Daily Brief - Wednesday 29th November, 2023


Republic Bank, Rapidfire helping children see bright future

Poor eyesight, especially in children, has been identified as one of the lingering after-effects of the covid19 pandemic. Rapidfire Kidz Foundation, through its Eyes Right project, has teamed up with Republic Bank Ltd to ensure the inability to see properly does not deny a child the right to a bright future. On November 19, Rapidfire distributed eyeglasses to 49 students of Esperanza Presbyterian and Phoenix Park Government Primary schools at a function at the Couva/Point Lisas Chamber. Foundation president Kevin Ratiram said the function also marked World Children’s Day, observed on November 20. Ratiram said to date his organisation and their various partners, has donated 1,135 pairs of glasses to students across the country. Feature speaker Dr Ronnie Bhola, chief surgeon, Trinidad Eye Hospital congratulated Rapidfire for the initiative. Read more here

CAL negotiations with pilots break down

Caribbean Airlines Limited (CAL) has now called for the intervention of Minister of Labour Stephen Mc Clashie, following a breakdown in negotiations with its pilots. In a media release yesterday, CAL said it had engaged the Trinidad and Tobago Airline Pilots’ Association (TTALPA) on November 22, 2023, regarding the ongoing negotiations for the collective agreement for pilots from the period September 1, 2015, to August 31, 2018. “After careful consideration and in light of the challenges faced in reaching a mutually agreeable resolution, Caribbean Airlines Limited has decided to engage the processes under the Industrial Relations Act and to have the matter reported to the Minister of Labour,” CAL said. It added, “Caribbean Airlines Limited remains committed to a constructive and transparent dialogue with TTALPA and is hopeful that the intervention of the Minister of Labour will lead to an early resolution.” Read more here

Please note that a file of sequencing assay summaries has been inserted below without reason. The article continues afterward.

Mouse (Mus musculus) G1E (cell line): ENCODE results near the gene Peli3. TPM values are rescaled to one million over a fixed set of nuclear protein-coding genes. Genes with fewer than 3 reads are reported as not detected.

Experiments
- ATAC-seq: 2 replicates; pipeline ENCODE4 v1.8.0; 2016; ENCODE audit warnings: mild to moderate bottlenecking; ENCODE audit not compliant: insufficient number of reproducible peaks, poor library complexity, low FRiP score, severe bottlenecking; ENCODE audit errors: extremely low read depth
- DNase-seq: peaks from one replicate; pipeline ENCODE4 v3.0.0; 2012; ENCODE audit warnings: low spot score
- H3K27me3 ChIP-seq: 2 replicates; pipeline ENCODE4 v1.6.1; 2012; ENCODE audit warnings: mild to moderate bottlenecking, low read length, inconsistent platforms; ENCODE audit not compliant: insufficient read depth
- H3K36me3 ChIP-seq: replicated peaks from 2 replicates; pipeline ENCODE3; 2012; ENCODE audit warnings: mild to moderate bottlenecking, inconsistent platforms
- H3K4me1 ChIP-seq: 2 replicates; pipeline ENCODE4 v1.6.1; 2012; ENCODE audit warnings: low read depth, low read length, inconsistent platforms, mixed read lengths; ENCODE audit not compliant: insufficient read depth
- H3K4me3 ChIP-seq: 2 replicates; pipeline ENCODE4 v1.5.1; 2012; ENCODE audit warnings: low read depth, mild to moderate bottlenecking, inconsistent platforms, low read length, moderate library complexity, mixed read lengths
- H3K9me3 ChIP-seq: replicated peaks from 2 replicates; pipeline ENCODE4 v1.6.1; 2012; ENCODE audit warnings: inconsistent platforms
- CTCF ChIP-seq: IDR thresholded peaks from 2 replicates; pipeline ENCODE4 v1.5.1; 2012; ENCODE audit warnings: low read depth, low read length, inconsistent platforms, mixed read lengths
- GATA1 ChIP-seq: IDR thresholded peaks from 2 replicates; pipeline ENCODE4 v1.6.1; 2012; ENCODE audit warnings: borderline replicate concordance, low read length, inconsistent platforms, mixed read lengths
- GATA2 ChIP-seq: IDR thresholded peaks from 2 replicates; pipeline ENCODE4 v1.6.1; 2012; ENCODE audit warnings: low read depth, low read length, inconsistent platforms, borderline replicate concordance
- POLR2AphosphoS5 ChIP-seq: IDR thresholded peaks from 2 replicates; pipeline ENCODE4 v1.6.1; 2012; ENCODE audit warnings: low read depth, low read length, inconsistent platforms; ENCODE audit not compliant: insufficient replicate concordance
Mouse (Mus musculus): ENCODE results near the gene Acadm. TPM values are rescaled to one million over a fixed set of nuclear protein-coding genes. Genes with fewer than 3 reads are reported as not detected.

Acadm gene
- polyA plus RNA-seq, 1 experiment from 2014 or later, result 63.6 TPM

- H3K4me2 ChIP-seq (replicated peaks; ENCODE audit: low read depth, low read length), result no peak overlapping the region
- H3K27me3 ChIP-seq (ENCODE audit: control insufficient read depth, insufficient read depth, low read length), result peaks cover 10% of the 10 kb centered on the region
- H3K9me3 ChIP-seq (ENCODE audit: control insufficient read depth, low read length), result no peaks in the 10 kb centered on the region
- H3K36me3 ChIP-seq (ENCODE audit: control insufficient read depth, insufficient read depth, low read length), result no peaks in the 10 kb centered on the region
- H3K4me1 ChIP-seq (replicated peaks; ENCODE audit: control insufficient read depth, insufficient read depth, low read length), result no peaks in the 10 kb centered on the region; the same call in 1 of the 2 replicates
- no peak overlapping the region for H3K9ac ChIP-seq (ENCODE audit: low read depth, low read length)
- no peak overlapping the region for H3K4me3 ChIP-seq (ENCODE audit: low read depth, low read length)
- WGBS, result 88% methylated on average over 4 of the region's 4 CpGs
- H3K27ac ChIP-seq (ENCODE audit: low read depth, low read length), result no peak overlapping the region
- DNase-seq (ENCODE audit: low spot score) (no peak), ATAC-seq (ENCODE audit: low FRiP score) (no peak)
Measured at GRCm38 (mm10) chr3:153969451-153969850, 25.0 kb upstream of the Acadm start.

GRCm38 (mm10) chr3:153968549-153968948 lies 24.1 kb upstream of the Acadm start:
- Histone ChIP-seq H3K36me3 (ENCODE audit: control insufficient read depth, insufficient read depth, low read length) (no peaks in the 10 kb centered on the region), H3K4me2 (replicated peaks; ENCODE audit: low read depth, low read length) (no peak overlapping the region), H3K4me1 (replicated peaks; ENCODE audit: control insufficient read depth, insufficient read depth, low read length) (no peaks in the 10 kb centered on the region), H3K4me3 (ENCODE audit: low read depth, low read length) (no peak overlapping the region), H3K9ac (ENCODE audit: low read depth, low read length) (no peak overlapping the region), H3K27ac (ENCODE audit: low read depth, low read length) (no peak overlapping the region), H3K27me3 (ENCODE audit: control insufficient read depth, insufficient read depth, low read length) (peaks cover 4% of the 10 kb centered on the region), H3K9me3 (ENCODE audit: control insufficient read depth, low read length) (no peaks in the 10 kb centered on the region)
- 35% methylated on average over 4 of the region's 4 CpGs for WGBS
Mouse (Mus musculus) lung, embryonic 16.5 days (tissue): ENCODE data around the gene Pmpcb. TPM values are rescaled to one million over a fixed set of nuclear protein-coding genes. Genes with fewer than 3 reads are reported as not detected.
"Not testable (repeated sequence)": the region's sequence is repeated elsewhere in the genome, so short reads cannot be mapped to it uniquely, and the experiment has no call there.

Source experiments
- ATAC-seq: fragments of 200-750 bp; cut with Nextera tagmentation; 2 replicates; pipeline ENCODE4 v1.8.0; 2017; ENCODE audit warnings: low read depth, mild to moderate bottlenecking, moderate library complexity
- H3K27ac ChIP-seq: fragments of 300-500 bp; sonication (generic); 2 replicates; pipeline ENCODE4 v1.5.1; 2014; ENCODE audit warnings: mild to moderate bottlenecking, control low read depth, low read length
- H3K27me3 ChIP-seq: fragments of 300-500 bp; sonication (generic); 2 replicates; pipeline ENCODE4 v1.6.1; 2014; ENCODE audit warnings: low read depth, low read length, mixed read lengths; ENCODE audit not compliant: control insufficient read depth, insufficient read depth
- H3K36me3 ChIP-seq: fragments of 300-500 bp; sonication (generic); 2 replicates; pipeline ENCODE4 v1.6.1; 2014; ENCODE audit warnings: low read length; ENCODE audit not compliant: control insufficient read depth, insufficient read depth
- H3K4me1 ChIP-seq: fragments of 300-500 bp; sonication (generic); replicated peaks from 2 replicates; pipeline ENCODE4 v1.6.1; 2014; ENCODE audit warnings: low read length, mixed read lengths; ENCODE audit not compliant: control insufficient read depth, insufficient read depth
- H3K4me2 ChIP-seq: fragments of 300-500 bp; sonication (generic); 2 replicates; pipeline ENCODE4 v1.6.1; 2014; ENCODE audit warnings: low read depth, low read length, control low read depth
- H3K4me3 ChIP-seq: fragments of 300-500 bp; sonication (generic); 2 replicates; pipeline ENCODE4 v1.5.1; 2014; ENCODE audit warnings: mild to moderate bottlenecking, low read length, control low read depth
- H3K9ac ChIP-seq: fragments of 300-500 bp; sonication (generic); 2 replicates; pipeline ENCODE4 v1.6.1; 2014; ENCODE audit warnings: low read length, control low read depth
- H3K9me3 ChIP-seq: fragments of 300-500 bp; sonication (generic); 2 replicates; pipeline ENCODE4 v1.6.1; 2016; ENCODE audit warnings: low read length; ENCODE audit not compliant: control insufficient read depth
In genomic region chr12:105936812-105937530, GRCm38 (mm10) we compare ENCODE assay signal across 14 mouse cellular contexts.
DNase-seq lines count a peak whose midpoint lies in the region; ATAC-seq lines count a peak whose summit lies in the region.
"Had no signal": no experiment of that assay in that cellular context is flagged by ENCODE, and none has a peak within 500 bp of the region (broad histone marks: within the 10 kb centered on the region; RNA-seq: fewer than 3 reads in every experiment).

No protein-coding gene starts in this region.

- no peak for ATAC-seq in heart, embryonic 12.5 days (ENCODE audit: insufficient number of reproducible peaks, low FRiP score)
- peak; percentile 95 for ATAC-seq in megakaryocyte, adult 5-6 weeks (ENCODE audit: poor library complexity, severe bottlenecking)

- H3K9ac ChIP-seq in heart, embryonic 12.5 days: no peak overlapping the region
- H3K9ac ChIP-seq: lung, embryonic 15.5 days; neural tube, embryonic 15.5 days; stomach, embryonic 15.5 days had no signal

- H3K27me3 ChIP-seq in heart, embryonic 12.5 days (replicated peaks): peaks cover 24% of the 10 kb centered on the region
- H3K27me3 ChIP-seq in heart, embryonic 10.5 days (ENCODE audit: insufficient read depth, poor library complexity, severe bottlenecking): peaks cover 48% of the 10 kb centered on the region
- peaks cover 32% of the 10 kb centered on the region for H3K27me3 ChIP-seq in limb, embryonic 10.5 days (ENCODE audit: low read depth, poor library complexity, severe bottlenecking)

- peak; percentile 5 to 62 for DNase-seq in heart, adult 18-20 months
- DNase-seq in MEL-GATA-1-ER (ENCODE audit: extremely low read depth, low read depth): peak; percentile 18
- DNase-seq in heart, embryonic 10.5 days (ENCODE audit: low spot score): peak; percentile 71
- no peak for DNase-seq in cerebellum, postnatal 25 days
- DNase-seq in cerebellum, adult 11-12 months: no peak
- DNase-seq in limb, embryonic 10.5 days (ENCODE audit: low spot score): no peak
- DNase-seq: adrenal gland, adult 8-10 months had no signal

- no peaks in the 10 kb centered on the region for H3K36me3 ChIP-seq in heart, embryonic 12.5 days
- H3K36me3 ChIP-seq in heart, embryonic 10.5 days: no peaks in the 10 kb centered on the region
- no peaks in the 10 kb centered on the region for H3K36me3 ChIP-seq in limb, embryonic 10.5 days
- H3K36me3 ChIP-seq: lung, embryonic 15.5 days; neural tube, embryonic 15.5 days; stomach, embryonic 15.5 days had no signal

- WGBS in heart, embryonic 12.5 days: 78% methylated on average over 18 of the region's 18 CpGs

Government spends over US$3b on fuel imports

The government spent over US $3 billion in foreign exchange to import fuel for local use between 2019 and 2022 through Paria Fuel Trading Company.The revelation came from Energy and Energy Industries Minister Stuart Young in response to a question posed by opposition senator Wade Mark during Tuesday’s senate sitting.Young said Paria spent:  US$487,854,949.83 in 2019 US$506,160,876.47 in 2020 US$581,984,541.94 in 2021 and US$986,332,229.25 in 2022. 

This gives a total of US$ 3,050,187,547.32 over the period.In response to a previous question, Young said Heritage Petroleum Company Ltd earned a foreign-exchange total of US$3,534,939,939 over the same period. Read more here

Imbert extends deadline for TTRA again

Finance Minister Colm Imbert has again extended the deadline for the implementation of the long-touted Trinidad and Tobago Revenue Authority (TTRA). State attorneys made the disclosure yesterday in correspondence sent to the Court of Appeal in relation to a pending appeal from the Public Services Association (PSA), over the dismissal of its lawsuit regarding the move to replace the Customs and Excise Division (CED) and the Inland Revenue Division (IRD) with the TTRA.  In the correspondence, obtained by Guardian Media, state attorney Svetlana Dass, on behalf of the Chief State Solicitor, announced that Imbert had decided to extend the deadline, which was initially set as August before being deferred to December 1, to March 1. Read more here



Manatee field one step closer to final decision